- Contradictions in Women's Education: Traditionalism, Careerism, and Community at a Single-Sex College (review)
- Journal of College Student Development
- Johns Hopkins University Press
- Volume 45, Number 1, January/February 2004
- pp. 103-105
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Journal of College Student Development 45.1 (2004) 103-105
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Contradictions in Women's Education: Traditionalism, Careerism, and Community at a Single-Sex College. Barbara J. Bank with Harriet M. Yelon. New York: Teachers College Press, 2003, 198 pages, $27.95 (softcover), $60.00 (hardcover)
In Contradictions in Women's Education, sociologist and women's studies professor Barbara J. Bank makes a substantive contribution to the literature on the culture and impact of single-sex colleges on the women who attend them. The book is a well written, comprehensive report of a longitudinal study that followed a cohort of students from their matriculation at Central Women's College (a pseudonym) through their graduation year. Bank writes from outside the field of student affairs yet grounds her study and its findings firmly in the literature on student involvement, development, and outcomes, making Contradictions in Women's Education an accessible, interesting complement to other recent volumes that illuminate student life and campus cultures in the 1990s and early 21st century (e.g., Rhoads, 1998; Sidel, 1994; Suskind, 1998).
Bank attempts to tell "the story of how a cohort of undergraduate women at a small women's college experienced and coped with the contradictions of gender traditionalism, careerism, and community that formed the context in which they received their college education" (p. 4). Using a combination of quantitative and qualitative methods, Bank and her colleague Harriet M. Yelon studied an entering group of 185 students, most of whom were white (175) and traditional college age (average age was 18 and only 4 students were more than 20 years old). Unlike many studies of women's colleges, this one examined students at a nonelite institution, where the average entering GPA was below the national average for students entering 4-year colleges that year.
The central tension Bank identifies in the women's experience is between gender traditionalism and emancipation. Bank posits that the high residential isolation of CWC and the stress put on gender equality by the college culture resulted in a strong press toward gender equality among students who had entered the college with more traditional values, though there was not a press for similar change among students who already held values emphasizing gender equality; for those students, CWC provided a supportive environment that did not challenge them to become more radical in their views. Sororities, to which about half of the sample belonged, were a prime site for the examination of the tension between traditionalism and emancipation, and Bank provides a critical analysis of the influence of historically single-sex organizations on a campus that is already single-sex. [End Page 103]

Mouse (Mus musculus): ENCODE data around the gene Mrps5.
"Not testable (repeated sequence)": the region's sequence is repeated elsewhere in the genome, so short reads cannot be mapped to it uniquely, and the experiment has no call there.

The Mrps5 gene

Bank's analysis of careerism, academic traditions, and collegiate cultures continues the theme of traditionalist versus emancipatory education. Using a typology developed by Katchadourian and Boli (1985), Bank organizes her sample into four categories (Intellectuals, Careerists, Strivers, and Unconnected) based on measurements on Academic and Career Orientation scales. She found that women entering CWC in 1991 were "even more career oriented than the national samples of students entering other 4-year colleges that same year" (p. 69). Only 4.5% were Intellectuals and 26.3% were Unconnecteds, but 30.8% were Strivers and 38.5% were Careerists. Bank attributes this distribution to college students' tendency to justify higher education as a means to a better job rather than merely to a better self and "the increasing tendency among college women, following the path of college men, to define that better self and better life in occupational terms" (p. 70). This tendency toward careerism, it seems, has persisted into the 21st century.
Community at CWC is the final area of Bank's analysis. She describes the ways sororities, athletic teams, extracurricular communities, and friendship groups became sites for "connections and defections" between and among students during their time at CWC. Bank found "the process of creating college communities is more complicated and contradictory than has been fully recognized by either models of student retention or idealizations of community life" (p. 133). Contradictions...